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Egypt reveals four new pharaonic tombs and a mummy over 4,000 years old


In the Saqqara necropolis near Cairo, archaeologists have discovered sealed tombs from the 5th and 6th Dynasties, between 2500 and 2100 BC, which contained a mummy covered in gold.

Egypt on Thursday unveiled four tombs of pharaonic dignitaries and a more than 4,000-year-old mummy at Saqqara near Cairo, the latest of discoveries announced with great fanfare by a country keen to bring tourists back.

It is in the necropolis of Saqqara, known for the famous step pyramid of Pharaoh Djoser, that archaeologists unearthed these tombs sealed under the 5th and 6th dynasties, between 2500 and 2100 years before Christ.

A mummy covered in gold

These deep cavities adorned with colorful scenes of everyday life served as the final resting place of Khnumdjedef, the high priest of Pharaoh Unas whose decorated pyramid is nearby, Meri, the keeper of the king's secrets, Messi, high priest of Pharaoh Pepi I and to Fetek, scribe and judge, detailed in front of the press the very media Egyptian archaeologist Zahi Hawass.

During the excavations, 15 meters underground, archaeologists found a limestone sarcophagus

"in the exact state where the ancient Egyptians left it 4300 years ago"

, assured Zahi Hawass.

When they opened it, they discovered a mummy covered in gold,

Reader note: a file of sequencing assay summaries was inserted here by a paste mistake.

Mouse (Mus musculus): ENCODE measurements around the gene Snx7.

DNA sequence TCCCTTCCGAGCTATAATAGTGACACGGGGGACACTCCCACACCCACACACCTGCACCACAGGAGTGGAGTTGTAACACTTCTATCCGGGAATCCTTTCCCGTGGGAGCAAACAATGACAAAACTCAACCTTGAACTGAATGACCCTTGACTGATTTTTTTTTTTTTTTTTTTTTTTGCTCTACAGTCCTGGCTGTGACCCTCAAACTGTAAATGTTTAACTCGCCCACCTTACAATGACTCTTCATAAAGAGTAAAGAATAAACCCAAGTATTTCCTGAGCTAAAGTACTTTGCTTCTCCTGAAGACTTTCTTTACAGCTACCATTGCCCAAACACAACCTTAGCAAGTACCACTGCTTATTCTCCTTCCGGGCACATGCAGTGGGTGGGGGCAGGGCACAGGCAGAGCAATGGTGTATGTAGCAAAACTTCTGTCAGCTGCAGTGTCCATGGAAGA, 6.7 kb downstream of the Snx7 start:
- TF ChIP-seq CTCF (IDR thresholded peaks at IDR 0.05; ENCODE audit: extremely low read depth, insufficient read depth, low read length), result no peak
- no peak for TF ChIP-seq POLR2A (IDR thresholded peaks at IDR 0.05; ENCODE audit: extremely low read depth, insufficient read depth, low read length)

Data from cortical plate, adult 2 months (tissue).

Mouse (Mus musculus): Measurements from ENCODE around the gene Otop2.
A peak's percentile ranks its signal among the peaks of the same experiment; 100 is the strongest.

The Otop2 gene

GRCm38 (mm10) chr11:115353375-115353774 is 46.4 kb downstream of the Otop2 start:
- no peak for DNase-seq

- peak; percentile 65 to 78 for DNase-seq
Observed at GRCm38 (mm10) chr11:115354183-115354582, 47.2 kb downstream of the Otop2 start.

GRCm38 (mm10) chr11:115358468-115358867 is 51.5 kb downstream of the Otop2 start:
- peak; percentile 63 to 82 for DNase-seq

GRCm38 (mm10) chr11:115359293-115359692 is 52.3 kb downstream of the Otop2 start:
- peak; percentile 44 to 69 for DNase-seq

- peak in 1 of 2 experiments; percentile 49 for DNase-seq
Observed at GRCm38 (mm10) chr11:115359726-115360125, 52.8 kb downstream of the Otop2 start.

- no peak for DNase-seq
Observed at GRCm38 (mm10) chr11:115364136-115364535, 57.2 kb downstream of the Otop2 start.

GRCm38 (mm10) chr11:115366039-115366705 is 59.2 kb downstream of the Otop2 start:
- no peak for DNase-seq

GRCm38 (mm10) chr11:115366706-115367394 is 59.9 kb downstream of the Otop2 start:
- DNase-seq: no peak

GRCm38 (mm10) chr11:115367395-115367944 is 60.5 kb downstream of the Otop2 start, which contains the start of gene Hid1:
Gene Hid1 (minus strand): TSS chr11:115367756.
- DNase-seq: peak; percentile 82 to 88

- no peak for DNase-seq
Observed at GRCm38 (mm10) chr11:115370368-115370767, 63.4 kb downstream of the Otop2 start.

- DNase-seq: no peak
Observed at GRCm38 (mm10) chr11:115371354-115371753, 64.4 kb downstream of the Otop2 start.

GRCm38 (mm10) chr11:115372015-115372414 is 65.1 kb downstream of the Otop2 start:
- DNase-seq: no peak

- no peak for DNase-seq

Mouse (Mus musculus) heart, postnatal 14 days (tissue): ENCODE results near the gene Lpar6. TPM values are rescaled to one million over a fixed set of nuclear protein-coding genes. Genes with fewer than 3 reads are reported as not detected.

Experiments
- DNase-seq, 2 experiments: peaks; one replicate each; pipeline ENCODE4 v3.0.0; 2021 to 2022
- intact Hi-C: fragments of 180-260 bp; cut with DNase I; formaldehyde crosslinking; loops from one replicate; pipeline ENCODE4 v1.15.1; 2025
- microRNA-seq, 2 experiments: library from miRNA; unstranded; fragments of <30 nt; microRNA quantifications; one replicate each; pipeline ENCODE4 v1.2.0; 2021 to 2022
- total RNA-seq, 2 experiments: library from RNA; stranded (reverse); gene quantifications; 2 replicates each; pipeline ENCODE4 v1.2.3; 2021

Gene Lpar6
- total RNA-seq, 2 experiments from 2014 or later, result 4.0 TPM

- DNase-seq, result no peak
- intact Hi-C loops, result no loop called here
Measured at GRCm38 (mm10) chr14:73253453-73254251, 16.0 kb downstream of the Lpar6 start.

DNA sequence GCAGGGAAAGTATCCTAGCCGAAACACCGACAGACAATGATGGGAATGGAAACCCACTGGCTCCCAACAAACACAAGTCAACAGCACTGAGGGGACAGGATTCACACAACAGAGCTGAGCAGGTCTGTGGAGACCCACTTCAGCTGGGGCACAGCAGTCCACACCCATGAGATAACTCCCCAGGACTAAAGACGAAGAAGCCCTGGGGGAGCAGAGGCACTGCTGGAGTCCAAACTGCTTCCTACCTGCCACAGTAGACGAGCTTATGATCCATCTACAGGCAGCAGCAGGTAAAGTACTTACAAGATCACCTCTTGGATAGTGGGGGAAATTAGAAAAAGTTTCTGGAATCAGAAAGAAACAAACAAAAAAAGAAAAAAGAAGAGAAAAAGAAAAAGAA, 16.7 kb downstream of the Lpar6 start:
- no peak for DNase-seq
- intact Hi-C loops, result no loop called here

"one of the oldest and best preserved in Egypt outside of the royal mummies,"

said the man, his head covered as usual. his famous Indiana Jones hat.

The necropolis of Saqqara, just over 15 kilometers south of the famous pyramids of the Giza plateau, is classified as a UNESCO World Heritage Site because the pyramid of Djoser, built around 2700 BC by the architect Imhotep, is considered one of the oldest monuments on the surface of the globe.

Read alsoEgypt: the last mysteries of the embalming of mummies

Egypt has revealed several major discoveries in recent months, mainly in Saqqara but also in Luxor.

On Tuesday, Cairo announced the discovery in this southern city, the Thebes of the pharaohs, of the remains of

"an entire Roman city"

dating from the first centuries after Christ.

For some experts, these announcement effects have more political and economic than scientific significance.

Because the country of 104 million inhabitants in serious economic crisis is counting on tourism to straighten out its finances: its government is aiming for 30 million tourists per year by 2028, against 13 million before the Covid-19.


- Christiane Desroches-Noblecourt: a monument of French Egyptology

Source: lefigaro

All tech articles on 2023-01-26

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